- You may be able to identify an earlier generation if elderly parents were living with or close by a married child.
- You may be able to identify a younger generation if a young married couple still lived with one of their sets of parents.
- Additional searches may be needed to locate all members of a particular family in the census.
- The census may identify persons for whom other records do not exist.
What if I Can't Find Who I'm Looking For?
- Check for variant spellings of the names.
- Look for an index. There are often indexes at the beginning of each volume. In addition local genealogical and historical societies often have indexes to local records.
- Search the records of nearby localities (counties, parishes, etc.).
Known Issues with This Collection
Problems with this collection?
See a list of known issues, workarounds, tips, restrictions, future fixes, news and other helpful information.
For a full list of all known issues associated with this collection see the attached article. If you encounter additional problems, please email them to email@example.com. Please include the full path to the link and a description of the problem in your e-mail. Your assistance will help ensure that future reworks will be considered.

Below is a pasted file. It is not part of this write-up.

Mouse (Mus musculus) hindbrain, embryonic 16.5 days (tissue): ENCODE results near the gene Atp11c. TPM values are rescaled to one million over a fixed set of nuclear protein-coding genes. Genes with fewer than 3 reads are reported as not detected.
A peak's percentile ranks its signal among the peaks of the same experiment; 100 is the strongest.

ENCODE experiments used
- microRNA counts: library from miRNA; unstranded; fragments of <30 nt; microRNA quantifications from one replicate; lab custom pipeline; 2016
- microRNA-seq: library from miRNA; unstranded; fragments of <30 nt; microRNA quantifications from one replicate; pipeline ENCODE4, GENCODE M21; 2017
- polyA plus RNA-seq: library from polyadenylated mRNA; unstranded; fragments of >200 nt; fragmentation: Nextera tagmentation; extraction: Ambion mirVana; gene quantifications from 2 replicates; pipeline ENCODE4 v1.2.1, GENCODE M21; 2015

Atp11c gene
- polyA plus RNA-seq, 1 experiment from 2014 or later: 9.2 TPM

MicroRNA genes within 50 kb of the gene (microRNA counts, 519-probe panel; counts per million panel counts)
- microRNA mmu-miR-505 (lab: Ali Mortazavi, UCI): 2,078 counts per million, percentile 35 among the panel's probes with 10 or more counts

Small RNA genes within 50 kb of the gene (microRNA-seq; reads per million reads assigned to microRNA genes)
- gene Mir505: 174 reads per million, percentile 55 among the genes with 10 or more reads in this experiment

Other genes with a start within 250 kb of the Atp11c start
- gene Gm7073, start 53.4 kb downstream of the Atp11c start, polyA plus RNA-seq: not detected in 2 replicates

Related Wiki Articles
How Can I Contribute to the FamilySearch Wiki?
We welcome user additions to FamilySearch Historical Records wiki articles. We are looking for additional information that will help readers understand the topic and better use the available records. We also need translations for collection titles and images in articles about records written in languages other than English. For specific needs, please visit WikiProject FamilySearch Records.
Please follow these guidelines as you make changes. Thank you for any contributions you may provide.
Citing this Collection
Citing your sources makes it easy for others to find and evaluate the records you used. When you copy information from a record, list where you found that information. Here you can find citations already created for the entire collection and for each individual record or image.
- "Czech Republic Censuses and Inhabitant Registers, 1800-1990." Images. FamilySearch. http://FamilySearch.org : accessed 2017.Moravský Zemský Archiv, Brně (Moravian Land Archives, Brno).
The image citation is available by clicking on the Information tab at the bottom left of the screen. You can browse through images in this collection by visiting the browse page for Czech Republic Censuses and Inhabitant Registers, 1800-1990.